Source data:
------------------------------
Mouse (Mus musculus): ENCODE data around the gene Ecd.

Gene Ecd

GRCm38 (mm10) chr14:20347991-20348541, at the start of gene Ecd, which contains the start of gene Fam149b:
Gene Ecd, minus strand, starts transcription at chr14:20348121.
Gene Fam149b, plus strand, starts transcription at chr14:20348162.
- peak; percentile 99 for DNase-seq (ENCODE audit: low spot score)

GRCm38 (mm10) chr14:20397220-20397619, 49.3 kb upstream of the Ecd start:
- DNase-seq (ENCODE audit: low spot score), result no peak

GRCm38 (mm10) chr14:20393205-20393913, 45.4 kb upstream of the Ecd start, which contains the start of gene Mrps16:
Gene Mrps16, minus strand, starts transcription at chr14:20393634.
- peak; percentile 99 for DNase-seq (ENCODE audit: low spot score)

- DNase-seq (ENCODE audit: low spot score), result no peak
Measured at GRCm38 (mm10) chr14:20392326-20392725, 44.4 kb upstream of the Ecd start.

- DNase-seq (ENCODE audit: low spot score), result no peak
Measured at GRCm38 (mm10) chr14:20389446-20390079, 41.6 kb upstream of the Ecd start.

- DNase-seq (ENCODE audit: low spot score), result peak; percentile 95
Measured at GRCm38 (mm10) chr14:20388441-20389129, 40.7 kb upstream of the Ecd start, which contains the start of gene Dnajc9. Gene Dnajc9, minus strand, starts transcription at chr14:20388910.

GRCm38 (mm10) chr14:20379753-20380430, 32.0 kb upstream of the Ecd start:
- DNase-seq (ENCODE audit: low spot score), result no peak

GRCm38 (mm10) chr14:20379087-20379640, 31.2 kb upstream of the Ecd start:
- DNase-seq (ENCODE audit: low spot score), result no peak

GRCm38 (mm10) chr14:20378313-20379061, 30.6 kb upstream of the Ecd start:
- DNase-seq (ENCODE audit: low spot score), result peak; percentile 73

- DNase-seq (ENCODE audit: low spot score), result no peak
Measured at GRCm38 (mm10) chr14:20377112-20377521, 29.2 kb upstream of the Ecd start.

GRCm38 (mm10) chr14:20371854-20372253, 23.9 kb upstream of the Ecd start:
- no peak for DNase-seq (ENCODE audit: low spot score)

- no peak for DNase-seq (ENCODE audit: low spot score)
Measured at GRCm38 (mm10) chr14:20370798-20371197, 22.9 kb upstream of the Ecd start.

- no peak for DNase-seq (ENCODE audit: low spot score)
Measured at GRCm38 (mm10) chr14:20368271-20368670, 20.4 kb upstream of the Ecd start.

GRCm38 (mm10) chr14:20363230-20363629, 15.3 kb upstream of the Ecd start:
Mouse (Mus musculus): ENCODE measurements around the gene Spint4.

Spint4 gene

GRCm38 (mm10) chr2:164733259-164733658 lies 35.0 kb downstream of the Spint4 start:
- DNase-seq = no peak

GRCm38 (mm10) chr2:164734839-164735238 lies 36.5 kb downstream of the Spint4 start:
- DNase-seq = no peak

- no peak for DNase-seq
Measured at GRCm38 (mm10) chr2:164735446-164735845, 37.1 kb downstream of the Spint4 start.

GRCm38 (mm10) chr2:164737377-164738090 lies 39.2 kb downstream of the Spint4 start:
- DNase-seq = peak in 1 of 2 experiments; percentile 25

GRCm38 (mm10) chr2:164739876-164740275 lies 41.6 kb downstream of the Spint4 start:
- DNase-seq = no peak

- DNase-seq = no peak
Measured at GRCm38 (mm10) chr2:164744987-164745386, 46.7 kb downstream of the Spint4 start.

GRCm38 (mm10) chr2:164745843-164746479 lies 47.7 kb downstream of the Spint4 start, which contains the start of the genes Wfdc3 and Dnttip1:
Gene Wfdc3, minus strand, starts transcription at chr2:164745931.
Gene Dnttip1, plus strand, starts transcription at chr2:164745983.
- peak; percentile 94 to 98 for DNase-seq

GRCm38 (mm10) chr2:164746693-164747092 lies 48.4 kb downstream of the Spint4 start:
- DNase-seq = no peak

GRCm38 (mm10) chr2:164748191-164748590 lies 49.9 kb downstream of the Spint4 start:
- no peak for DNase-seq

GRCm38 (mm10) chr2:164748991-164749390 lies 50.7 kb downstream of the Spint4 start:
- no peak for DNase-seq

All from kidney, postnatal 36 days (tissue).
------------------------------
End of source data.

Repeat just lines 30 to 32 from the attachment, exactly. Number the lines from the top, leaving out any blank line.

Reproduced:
- no peak for DNase-seq (ENCODE audit: low spot score)
Measured at GRCm38 (mm10) chr14:20368271-20368670, 20.4 kb upstream of the Ecd start.

GRCm38 (mm10) chr14:20363230-20363629, 15.3 kb upstream of the Ecd start: